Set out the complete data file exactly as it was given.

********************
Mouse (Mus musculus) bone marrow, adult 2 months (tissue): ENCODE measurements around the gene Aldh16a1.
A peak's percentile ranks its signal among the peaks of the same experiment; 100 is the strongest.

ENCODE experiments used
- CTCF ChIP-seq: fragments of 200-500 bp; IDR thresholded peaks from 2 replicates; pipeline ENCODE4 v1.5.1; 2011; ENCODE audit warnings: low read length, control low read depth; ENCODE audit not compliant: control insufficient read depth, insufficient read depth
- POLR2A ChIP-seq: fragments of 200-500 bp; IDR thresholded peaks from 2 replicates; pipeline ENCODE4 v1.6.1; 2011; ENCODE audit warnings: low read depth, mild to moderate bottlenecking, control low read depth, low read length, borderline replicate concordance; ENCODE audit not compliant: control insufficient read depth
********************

Mouse (Mus musculus) bone marrow, adult 2 months (tissue): ENCODE measurements around the gene Aldh16a1.
A peak's percentile ranks its signal among the peaks of the same experiment; 100 is the strongest.

ENCODE experiments used
- CTCF ChIP-seq: fragments of 200-500 bp; IDR thresholded peaks from 2 replicates; pipeline ENCODE4 v1.5.1; 2011; ENCODE audit warnings: low read length, control low read depth; ENCODE audit not compliant: control insufficient read depth, insufficient read depth
- POLR2A ChIP-seq: fragments of 200-500 bp; IDR thresholded peaks from 2 replicates; pipeline ENCODE4 v1.6.1; 2011; ENCODE audit warnings: low read depth, mild to moderate bottlenecking, control low read depth, low read length, borderline replicate concordance; ENCODE audit not compliant: control insufficient read depth